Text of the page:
Please take a look at the image to the left. This is, according to DiMarzio, how the volume pot in my "hum-canceling" pickup configuration should be wired up. They recommend 500K pots and a capacitor and resistor on the volume pot lugs as pictured. The recommended values for the capacitor and resistor are 560 pf and 300K respectively. The capacitor and resistor, according to DiMarzio, are optional and only serve to "restore the treble response that is sometimes lost when the volume control is turned down."
Well, I didn't use 500K pots, nor did I install the "optional" capacitor and resistor. This, apparently, was a mistake on my part because the Stagemaster does not sound the way I expected it to sound. The sound is unacceptable, so the Stagemaster has to come apart again.
So here is where I get confused. While DiMarzio recommends specific capacitor and resistor values (see above) for this set up, these values, come to find out are widely argued amongst people who know a lot more about guitar electronics than I ever will. These values aren't chiseled in stone and everyone, it seems, has an opinion on the matter. Some argue that they are a needless headache and shouldn't be used at all and they even offer up alternatives, which I'll get to soon. I will now give you 2 examples of completely differing opinions out of the dozens I found:
This mod will keep the sound a little brighter as you turn down the volume, and it won't get so muddy/muffled. Worth doing, IMHO.
The cap and/or cap- resistor are added between the hot of the volume pot (the terminal connecting to the switch) and the center lugs. The third terminal of the volume pot is ground, and is probably bent over and soldered right to the bottom of the pot.
There are several ways to do this. I've only tried a couple.
a) Cap only.
b) Cap and resistor in parallel. (This is what I have now on my Clapton.)
c) Cap and resistor in series. (I haven't tried this one.)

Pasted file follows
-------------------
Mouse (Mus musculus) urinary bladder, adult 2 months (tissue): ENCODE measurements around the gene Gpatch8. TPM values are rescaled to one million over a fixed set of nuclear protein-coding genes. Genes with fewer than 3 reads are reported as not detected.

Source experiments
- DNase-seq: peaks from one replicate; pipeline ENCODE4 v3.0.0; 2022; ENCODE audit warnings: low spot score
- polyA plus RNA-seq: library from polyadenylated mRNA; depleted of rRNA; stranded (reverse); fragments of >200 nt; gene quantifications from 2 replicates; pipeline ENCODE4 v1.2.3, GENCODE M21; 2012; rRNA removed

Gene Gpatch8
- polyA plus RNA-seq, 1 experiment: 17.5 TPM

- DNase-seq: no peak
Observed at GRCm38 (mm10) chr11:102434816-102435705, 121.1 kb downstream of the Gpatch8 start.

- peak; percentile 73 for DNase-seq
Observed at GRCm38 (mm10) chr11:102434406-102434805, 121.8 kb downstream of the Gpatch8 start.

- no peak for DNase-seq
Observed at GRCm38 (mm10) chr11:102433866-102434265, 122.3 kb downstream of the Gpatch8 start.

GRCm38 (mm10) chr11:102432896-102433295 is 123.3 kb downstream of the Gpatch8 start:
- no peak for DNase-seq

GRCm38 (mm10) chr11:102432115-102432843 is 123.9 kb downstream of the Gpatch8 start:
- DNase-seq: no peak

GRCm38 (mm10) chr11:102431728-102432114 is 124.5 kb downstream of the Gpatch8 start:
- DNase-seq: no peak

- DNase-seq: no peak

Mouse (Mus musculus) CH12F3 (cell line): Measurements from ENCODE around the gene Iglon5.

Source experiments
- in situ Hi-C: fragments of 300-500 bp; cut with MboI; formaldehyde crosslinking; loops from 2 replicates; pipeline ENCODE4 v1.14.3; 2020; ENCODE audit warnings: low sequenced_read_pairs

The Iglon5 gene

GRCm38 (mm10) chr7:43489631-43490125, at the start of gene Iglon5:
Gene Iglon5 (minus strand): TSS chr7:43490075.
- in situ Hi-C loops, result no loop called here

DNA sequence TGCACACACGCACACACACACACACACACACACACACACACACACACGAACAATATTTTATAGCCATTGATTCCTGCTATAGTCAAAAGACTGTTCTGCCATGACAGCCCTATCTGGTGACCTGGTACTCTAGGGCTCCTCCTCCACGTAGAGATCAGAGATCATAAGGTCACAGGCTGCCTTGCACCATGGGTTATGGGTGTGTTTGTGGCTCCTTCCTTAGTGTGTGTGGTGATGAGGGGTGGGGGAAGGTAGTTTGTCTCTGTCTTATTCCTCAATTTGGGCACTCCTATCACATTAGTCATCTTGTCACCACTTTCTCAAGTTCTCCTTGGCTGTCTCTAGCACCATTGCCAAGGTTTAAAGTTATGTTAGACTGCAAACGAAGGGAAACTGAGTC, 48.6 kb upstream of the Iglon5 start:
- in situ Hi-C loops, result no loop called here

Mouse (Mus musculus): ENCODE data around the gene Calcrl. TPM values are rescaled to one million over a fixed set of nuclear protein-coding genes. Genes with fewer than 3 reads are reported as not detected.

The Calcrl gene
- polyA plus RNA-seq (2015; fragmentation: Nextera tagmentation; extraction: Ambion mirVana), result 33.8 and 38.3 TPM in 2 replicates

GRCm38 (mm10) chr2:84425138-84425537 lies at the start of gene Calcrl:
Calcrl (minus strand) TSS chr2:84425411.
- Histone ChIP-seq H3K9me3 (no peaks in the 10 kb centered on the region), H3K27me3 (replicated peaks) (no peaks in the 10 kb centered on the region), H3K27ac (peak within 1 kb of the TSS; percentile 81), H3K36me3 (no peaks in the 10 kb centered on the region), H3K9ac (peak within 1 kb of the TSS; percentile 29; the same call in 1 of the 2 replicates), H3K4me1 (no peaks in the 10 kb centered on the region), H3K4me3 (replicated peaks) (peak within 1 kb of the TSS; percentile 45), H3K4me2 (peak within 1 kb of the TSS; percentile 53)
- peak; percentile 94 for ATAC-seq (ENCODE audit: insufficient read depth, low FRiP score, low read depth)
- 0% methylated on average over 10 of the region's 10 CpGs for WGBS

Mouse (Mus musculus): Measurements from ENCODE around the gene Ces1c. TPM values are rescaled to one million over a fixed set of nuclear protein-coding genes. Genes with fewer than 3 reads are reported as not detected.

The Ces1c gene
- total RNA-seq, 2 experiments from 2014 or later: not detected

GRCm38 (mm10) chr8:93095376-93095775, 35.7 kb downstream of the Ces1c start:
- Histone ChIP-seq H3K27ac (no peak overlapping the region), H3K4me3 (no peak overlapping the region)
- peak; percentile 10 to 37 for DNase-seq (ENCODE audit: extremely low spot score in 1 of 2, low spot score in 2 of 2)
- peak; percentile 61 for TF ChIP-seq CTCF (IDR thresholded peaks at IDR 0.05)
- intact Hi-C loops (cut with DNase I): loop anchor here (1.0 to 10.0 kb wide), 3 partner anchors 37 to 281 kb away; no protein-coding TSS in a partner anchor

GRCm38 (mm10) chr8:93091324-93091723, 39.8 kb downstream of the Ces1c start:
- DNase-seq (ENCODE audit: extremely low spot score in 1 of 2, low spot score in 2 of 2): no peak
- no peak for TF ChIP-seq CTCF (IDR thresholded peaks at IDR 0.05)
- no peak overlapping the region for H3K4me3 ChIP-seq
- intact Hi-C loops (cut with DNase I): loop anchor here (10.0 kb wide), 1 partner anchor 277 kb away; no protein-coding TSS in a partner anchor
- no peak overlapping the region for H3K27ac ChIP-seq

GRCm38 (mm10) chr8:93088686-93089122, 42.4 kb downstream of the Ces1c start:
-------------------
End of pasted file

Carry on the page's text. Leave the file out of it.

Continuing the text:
d) Cap and resistor in series, with another cap in parallel with those. (I haven't tried this one, either.)
The value of your volume pot will determine what values to use here. If your volume pot is a 250K, then I'd recommend starting with example "b" and using a 220K resistor with a 680pf capacitor. Any wattage resistor (1/4 watt is fine) and any rating of cap (50v ceramic disc) is more than OK. For more information go to the websites for Kinman pickups, Acme guitar works, or Seymour Duncan.
If your volume pot is a 500K, then multiply the resistor by two and divide the cap by two. (Approximately 470K resistor and 330pf to 500pf.)
FWIW, on Strats with volume pots of 250K, for the cap only method (a) I have used anywhere from 330pf to 800pf. Try about 500-600pf for starters.
I've used the cap/ resistor method, and another one that's free and works better:
There's a wire that goes from the outside lug of the volume pot to the tone pot. Simply move the wire from the outside lug of the volume pot to the middle lug.
That's it. Try it. I did and found it to be less nasally, more natural sounding, and no screwing with different value caps.
So there you have it, and because I am a huge fan of simplicity, I think I am going to toss the 250K pots and go back to 500K's, and try Example #2 first. The reason for this is that stuffed up and "nasally" sounding is exactly what the Stagemaster has going on right now.
My next step will be to unstring the Stagemaster, take the pickguard back off and try a different set up. I'll keep you up to date.
How To Read This Blog . . .
The Stagemaster Project was originally documented in "blog" format; therefore, the entries are in reverse chronological order. To follow the project starting from the beginning, click on "Introduction" on the right side of this page, then work your forward sequentially through the index.